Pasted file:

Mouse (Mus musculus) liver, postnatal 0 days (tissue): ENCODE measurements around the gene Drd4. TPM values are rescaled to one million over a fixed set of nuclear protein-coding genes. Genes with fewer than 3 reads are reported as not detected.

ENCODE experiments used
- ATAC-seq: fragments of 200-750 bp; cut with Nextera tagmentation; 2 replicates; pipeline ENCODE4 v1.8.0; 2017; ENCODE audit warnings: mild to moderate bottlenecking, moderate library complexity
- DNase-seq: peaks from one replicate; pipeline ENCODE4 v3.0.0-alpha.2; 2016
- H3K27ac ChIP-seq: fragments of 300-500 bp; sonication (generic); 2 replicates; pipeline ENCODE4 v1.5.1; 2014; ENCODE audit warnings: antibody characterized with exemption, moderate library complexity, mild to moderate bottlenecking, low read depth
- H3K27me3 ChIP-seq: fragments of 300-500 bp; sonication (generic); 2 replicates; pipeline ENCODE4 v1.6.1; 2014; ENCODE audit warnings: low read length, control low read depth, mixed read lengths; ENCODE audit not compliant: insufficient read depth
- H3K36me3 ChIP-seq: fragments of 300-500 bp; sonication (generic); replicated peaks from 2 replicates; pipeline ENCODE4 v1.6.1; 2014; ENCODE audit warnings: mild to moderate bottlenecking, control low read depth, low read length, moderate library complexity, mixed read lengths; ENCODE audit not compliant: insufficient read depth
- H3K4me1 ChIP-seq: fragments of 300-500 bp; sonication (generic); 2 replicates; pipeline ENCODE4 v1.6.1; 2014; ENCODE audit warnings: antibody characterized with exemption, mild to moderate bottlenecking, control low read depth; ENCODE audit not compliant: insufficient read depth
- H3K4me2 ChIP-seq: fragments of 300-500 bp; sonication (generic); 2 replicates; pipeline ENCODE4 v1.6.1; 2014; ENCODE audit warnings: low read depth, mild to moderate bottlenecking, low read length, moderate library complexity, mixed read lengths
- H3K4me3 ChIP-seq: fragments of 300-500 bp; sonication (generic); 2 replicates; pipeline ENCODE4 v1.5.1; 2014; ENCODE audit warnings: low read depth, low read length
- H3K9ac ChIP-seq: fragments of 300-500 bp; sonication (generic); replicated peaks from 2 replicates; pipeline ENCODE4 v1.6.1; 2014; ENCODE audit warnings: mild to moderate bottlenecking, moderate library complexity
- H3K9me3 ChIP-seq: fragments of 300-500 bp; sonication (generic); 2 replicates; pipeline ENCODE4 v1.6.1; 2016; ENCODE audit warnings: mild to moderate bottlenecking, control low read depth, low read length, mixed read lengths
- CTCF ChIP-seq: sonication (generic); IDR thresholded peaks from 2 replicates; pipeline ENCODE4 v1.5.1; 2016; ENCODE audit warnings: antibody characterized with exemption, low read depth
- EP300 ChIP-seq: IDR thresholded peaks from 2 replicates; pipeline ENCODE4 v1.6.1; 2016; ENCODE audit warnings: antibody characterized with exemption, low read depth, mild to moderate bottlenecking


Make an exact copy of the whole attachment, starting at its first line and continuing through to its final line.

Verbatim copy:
Mouse (Mus musculus) liver, postnatal 0 days (tissue): ENCODE measurements around the gene Drd4. TPM values are rescaled to one million over a fixed set of nuclear protein-coding genes. Genes with fewer than 3 reads are reported as not detected.

ENCODE experiments used
- ATAC-seq: fragments of 200-750 bp; cut with Nextera tagmentation; 2 replicates; pipeline ENCODE4 v1.8.0; 2017; ENCODE audit warnings: mild to moderate bottlenecking, moderate library complexity
- DNase-seq: peaks from one replicate; pipeline ENCODE4 v3.0.0-alpha.2; 2016
- H3K27ac ChIP-seq: fragments of 300-500 bp; sonication (generic); 2 replicates; pipeline ENCODE4 v1.5.1; 2014; ENCODE audit warnings: antibody characterized with exemption, moderate library complexity, mild to moderate bottlenecking, low read depth
- H3K27me3 ChIP-seq: fragments of 300-500 bp; sonication (generic); 2 replicates; pipeline ENCODE4 v1.6.1; 2014; ENCODE audit warnings: low read length, control low read depth, mixed read lengths; ENCODE audit not compliant: insufficient read depth
- H3K36me3 ChIP-seq: fragments of 300-500 bp; sonication (generic); replicated peaks from 2 replicates; pipeline ENCODE4 v1.6.1; 2014; ENCODE audit warnings: mild to moderate bottlenecking, control low read depth, low read length, moderate library complexity, mixed read lengths; ENCODE audit not compliant: insufficient read depth
- H3K4me1 ChIP-seq: fragments of 300-500 bp; sonication (generic); 2 replicates; pipeline ENCODE4 v1.6.1; 2014; ENCODE audit warnings: antibody characterized with exemption, mild to moderate bottlenecking, control low read depth; ENCODE audit not compliant: insufficient read depth
- H3K4me2 ChIP-seq: fragments of 300-500 bp; sonication (generic); 2 replicates; pipeline ENCODE4 v1.6.1; 2014; ENCODE audit warnings: low read depth, mild to moderate bottlenecking, low read length, moderate library complexity, mixed read lengths
- H3K4me3 ChIP-seq: fragments of 300-500 bp; sonication (generic); 2 replicates; pipeline ENCODE4 v1.5.1; 2014; ENCODE audit warnings: low read depth, low read length
- H3K9ac ChIP-seq: fragments of 300-500 bp; sonication (generic); replicated peaks from 2 replicates; pipeline ENCODE4 v1.6.1; 2014; ENCODE audit warnings: mild to moderate bottlenecking, moderate library complexity
- H3K9me3 ChIP-seq: fragments of 300-500 bp; sonication (generic); 2 replicates; pipeline ENCODE4 v1.6.1; 2016; ENCODE audit warnings: mild to moderate bottlenecking, control low read depth, low read length, mixed read lengths
- CTCF ChIP-seq: sonication (generic); IDR thresholded peaks from 2 replicates; pipeline ENCODE4 v1.5.1; 2016; ENCODE audit warnings: antibody characterized with exemption, low read depth
- EP300 ChIP-seq: IDR thresholded peaks from 2 replicates; pipeline ENCODE4 v1.6.1; 2016; ENCODE audit warnings: antibody characterized with exemption, low read depth, mild to moderate bottlenecking